One of the reasons PTP 820 is so compelling is the way ODUs can be combined to create very high throughput link systems.
Two PTP 820S ODUs can be combined at each end of a link to create a 2+0 link.
Two PTP 820C ODUs can be combined at each end of a link to create a 2+2 link (a 2+0 link that’s protected).
Four PTP 820G RFU-Cs can be combined at each end of a link to create a 2x (1+1 HSB w/ SD) link.
When you “combine” ODUs with a mediation device (splitter, coupler, or OMT) or an antenna, be sure that the ODUs use the same sub-band.
Below is a hardware configuration for two 1+1 HSB w/ SD links that share antennas. One 1+1 HSB w/SD link uses the vertical ports, and the other link uses the horizontal ports.
The link was initially deployed with ODUs in different sub-bands.
Below we see what this looked like in the frequency domain.
The entire Lower 6 GHz band is drawn below, complete with Hi and Lo, Ch1w4 and Ch5w8 sub-bands, and the links’ assigned frequencies.
What’s the problem?
Well, it’s not easy to visualize, because you can’t see the transmitters and receivers separately.
To easily visualize any interference problems, split up the transmitters and receivers, and show what frequency they use at each end of each link.
Start with an example. Below is a Lower 6 GHz, 60 MHz channel, 1+0 link. The frequency pair is 5960.025 and 6212.065 MHz. The orange boxes represent the 60 MHz of transmit spectrum, and the blue boxes represent the 60 MHz of receive spectrum.
Next, let’s look at our deployed 2x (1+1 HSB w/ SD) link using a similar diagram.
The H’s and V’s are nicely separated by dual polarity antennas, which provide ~35 dB of cross polarization discrimination (XPD). Be careful, since that discrimination is between two receivers, one using the H port and one using the V port. XPD is not the same as port to port isolation!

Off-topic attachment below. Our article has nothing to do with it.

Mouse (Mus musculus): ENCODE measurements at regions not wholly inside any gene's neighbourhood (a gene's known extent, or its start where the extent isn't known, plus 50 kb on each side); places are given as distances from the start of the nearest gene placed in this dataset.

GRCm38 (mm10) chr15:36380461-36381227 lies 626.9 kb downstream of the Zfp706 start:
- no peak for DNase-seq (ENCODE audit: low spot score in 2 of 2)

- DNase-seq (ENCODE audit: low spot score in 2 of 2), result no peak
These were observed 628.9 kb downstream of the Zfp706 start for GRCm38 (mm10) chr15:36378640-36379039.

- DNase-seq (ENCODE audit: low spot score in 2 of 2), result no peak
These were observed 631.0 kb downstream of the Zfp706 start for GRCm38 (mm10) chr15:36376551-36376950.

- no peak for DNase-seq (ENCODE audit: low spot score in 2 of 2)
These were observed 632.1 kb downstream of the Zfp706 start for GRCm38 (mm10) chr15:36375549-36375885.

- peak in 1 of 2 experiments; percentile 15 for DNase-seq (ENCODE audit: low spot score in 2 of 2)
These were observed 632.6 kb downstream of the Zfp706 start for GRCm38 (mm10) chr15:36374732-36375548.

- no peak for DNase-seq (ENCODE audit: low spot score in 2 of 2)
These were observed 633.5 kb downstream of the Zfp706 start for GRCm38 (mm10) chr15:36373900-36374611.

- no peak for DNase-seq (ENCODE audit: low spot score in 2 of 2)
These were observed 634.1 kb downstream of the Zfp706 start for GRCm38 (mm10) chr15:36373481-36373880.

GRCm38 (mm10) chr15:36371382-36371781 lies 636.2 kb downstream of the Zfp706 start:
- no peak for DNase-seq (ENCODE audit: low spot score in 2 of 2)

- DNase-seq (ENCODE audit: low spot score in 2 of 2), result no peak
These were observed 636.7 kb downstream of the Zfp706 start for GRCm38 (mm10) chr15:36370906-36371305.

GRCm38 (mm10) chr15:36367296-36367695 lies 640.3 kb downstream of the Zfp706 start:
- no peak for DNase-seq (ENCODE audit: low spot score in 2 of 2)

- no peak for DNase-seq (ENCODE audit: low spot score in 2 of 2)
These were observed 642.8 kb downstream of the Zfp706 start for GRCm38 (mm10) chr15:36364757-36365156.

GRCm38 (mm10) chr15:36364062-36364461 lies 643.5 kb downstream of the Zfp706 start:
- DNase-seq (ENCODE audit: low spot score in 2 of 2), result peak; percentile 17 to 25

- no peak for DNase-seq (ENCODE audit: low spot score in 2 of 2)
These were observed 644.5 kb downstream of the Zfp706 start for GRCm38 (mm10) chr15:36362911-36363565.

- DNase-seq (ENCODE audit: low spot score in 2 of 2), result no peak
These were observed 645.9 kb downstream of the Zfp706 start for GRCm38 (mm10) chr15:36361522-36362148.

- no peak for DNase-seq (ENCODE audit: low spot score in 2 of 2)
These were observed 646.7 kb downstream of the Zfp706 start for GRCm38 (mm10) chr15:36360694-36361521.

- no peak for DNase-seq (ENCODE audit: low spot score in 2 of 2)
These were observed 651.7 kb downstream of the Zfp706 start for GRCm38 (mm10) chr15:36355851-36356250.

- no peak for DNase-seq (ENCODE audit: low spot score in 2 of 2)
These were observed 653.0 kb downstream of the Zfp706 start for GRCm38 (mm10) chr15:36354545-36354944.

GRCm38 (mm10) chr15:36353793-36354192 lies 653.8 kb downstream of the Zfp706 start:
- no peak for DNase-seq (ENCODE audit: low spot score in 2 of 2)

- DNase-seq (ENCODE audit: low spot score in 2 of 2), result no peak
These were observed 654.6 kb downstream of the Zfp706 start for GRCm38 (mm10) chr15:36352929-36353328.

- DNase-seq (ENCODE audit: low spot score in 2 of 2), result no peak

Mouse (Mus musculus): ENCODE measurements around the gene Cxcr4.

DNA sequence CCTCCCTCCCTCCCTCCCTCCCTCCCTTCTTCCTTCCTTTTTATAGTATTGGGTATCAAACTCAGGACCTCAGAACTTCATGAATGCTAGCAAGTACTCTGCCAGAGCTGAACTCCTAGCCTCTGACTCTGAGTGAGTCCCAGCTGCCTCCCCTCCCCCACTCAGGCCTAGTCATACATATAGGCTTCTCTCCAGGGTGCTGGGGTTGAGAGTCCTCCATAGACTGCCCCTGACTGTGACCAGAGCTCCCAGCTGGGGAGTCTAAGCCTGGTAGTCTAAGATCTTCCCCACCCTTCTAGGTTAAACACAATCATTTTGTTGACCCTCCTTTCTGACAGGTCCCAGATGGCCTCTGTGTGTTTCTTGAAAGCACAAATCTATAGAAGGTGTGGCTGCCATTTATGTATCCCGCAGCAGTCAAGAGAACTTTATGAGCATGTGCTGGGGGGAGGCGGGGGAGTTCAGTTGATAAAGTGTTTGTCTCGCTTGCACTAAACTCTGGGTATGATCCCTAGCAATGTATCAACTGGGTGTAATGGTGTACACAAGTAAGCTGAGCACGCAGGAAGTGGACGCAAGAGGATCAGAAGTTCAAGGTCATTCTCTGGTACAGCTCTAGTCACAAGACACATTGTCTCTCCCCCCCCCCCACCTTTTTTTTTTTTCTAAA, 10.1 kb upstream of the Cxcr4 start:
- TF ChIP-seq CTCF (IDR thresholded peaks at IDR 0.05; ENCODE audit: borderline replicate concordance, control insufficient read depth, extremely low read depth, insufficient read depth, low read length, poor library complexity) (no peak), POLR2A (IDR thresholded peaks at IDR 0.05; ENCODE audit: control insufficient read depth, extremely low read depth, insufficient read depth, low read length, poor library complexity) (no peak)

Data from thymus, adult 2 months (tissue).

Notice in the center of the band, at each end of the link, a transmitter shares the same antenna with a receiver, and there is very little frequency separation between the transmitter and receiver.
To test the isolation, mute one of the links, and observe the RSLs on all receivers.
Observe that when the V link is muted, Point A’s RSL on the V port (with the shared transmitter) is -77 dBm!
Observe that when the H link is muted, Point B’s RSL on the H port (with the shared transmitter) is -60 dBm!
How did this link perform?
In one word: insidious!
The link was installed and optimized according to specifications: all RSLs were within spec, and all MSEs were at or below -40 dB!
The link performed error-free for a day, but then it experienced outages from seconds to minutes throughout the day.
Then the link performed error-free for another day or two, and experienced outages from seconds to minutes throughout the day.
The process repeated.
What is going on here?
The receivers have sufficient power and signal to noise ratio (SNR) to maintain 2048QAM and high throughput. However, when the signal fades, the noise from the transmitter (on the shared antenna) does not fade.
This reduces the received signal's SNR, and depending upon how fast the fade occurs, the link reduces modulation mode or drops entirely!
When the fade goes away, the link starts up again.
The noise from the transmitter (on the shared antenna) reduces the link’s fade margin, which reduces the link’s availability by several nines.
Design and deploy the links so that the ODUs share the same sub-band. See the diagram below, and notice that there is sufficient frequency separation between all transmitters and receivers at each end of the link.
I hope this helps!